John Cheever Long Fiction Analysis

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Last Updated on May 7, 2015, by eNotes Editorial. Word Count: 5621

In a literary period that witnessed the exhaustion of literature, wholesale formal experimentation, a general distrust of language, the death of the novel, and the blurring of the lines separating fiction and play, mainstream art and the avant-garde, John Cheever consistently and eloquently held to the position that the writing of fiction is an intimate, useful, and indeed necessary way of making sense of human life and affirming its worth. Cheever’s ambitious and overtly religious view of fiction not only is unfashionable today but also stands in marked opposition to those critics who pigeonhole, and in this way dismiss, his fiction as social criticism in the conventional realistic mode. Certainly, there is that element of realism in his work that one finds in the fiction of John O’Hara and Anton Chekhov, writers with whom he is often compared. Such a view, however, fails to account for the various nonrealistic components of his work: the mythic resonance of William Faulkner, the comic grotesquerie of Franz Kafka, and, most important, the lyric style that, while reminiscent of F. Scott Fitzgerald’s finest prose, is nevertheless entirely Cheever’s own, a cachet underscoring his essentially religious sensibility.

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Humankind’s inclination toward spiritual light, Cheever has said, “is very nearly botanical.” His characters are modern pilgrims—not the Kierkegaardian “sovereign wayfarers” one finds in the novels of Walker Percy, another contemporary Christian writer, but instead the lonely residents of Cheever’s various cities and suburbs whose search for love, security, and a measure of fulfillment is the secret undercurrent of their otherwise prosaic daily lives. Because the idea of original sin is a given in Cheever’s fiction, his characters are men and women who have fallen from grace. At their worst, they are narcissists and chronic complainers. The best of them, however, persevere and, as a result, attain that redemptive vision that enables them “to celebrate a world that lies around them like a bewildering and stupendous dream.”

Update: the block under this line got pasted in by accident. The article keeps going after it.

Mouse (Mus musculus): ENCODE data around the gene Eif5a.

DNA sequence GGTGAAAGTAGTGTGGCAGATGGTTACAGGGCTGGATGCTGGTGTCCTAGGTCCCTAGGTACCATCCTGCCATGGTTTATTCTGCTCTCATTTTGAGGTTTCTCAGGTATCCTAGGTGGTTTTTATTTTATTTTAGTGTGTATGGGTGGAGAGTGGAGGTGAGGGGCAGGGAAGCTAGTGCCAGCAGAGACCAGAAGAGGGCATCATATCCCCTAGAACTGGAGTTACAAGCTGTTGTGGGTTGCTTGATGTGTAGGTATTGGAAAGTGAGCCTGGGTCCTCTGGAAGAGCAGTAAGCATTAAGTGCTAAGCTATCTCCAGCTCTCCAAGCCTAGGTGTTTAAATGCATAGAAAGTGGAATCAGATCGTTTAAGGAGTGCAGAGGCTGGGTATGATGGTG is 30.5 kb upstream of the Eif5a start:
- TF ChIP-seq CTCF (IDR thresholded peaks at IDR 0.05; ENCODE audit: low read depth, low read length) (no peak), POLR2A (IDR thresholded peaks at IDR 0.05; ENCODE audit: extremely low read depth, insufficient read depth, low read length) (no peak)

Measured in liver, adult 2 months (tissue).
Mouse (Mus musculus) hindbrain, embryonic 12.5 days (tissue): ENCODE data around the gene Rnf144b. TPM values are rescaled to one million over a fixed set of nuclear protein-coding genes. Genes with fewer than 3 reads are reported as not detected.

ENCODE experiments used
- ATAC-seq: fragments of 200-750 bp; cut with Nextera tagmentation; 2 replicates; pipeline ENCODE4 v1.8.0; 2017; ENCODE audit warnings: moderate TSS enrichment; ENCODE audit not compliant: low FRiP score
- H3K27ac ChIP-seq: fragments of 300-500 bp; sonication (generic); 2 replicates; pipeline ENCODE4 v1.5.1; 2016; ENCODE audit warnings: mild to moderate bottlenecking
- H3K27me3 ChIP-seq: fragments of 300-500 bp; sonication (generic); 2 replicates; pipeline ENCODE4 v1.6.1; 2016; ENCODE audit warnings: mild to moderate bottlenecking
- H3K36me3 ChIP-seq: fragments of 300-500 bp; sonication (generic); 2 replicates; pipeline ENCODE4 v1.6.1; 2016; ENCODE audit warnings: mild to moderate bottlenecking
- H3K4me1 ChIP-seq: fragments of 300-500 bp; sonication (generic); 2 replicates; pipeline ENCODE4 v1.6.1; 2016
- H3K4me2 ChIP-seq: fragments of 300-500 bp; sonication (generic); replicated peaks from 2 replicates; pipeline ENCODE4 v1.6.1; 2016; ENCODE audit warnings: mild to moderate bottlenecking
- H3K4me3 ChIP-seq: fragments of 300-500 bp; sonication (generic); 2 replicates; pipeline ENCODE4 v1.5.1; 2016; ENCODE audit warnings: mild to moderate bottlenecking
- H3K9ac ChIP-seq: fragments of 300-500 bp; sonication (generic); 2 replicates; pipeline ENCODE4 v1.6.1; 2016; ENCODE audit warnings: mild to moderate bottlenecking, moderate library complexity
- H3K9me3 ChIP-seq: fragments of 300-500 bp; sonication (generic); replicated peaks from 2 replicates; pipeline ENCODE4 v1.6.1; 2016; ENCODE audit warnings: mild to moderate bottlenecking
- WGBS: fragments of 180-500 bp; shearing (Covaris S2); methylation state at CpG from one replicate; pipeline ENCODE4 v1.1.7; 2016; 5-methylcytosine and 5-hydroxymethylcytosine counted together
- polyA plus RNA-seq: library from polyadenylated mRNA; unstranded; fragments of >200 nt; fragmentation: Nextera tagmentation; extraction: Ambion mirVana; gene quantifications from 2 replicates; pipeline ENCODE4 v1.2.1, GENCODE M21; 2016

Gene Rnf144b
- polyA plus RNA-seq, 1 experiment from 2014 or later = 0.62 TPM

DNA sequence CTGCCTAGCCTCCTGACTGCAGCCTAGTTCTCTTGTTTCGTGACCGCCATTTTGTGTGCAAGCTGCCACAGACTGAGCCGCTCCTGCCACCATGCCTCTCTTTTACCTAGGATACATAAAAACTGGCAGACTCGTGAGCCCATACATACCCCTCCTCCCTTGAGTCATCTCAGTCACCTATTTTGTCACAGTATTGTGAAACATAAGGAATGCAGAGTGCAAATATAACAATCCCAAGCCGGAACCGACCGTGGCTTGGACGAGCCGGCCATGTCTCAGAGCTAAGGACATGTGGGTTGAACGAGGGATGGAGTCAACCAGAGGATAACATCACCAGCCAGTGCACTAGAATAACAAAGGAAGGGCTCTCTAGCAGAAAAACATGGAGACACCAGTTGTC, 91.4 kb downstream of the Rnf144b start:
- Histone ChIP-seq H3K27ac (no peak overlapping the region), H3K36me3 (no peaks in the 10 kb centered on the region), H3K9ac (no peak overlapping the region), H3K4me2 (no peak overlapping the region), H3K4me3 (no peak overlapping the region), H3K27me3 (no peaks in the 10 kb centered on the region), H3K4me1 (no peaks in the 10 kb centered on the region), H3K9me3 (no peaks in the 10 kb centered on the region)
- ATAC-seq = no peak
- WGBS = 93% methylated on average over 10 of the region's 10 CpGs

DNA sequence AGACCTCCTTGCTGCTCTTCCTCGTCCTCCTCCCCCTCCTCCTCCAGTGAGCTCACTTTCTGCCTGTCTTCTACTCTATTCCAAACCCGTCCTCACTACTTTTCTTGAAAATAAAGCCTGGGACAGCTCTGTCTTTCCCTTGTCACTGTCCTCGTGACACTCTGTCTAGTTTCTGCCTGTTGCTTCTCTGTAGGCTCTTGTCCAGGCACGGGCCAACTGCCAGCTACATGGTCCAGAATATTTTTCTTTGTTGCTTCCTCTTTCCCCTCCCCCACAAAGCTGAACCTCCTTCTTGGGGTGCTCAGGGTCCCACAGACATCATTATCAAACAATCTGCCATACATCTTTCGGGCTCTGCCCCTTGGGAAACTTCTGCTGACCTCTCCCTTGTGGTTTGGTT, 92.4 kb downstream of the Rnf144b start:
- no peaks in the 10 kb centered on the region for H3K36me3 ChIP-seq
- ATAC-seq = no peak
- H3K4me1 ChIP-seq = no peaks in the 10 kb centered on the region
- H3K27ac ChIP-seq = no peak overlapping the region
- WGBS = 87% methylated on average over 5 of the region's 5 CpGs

This affirmation does not come easily to Cheever’s characters, nor is it rendered sentimentally. Cheever well understands how social fragmentation and separation from the natural world have eroded the individual’s sense of self-worth and debased contemporary life, making humanity’s “perilous moral journey” still more arduous. The outwardly comfortable world in which these characters exist can suddenly, and often for no clearly understandable reason, turn dangerously dark, bringing into sharper focus the emotional and spiritual impoverishment of their lives. What concerns Cheever is not so much the change in their fortunes as the way they respond to that change. Many respond in an extreme, sometimes bizarre manner—Melissa Wapshot, for one. Others attempt to escape into the past; in doing so, they deny the present by imprisoning themselves in what amounts to a regressive fantasy that Cheever carefully distinguishes from nostalgia, which, as he uses it, denotes a pleasurable remembrance of the past, one that is free of regret. Cheever’s heroes are those who embrace “the thrust of life,” taking from the past what is valuable and using it in their present situations. How a character responds to his world determines Cheever’s tone, which ranges from open derision to compassionate irony. Although in his later work Cheever may have been, as Richard Schickel has claimed, less ironic and more forgiving, his finest stories and novels, including Falconer, derive their power from the balance or tension he creates between irony and compassion, comedy and tragedy, light and dark.

The social and moral vision that forms the subject of Cheever’s fiction also affects the structure of his...

(The entire section contains 5621 words.)

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John Cheever Short Fiction Analysis


Cheever, John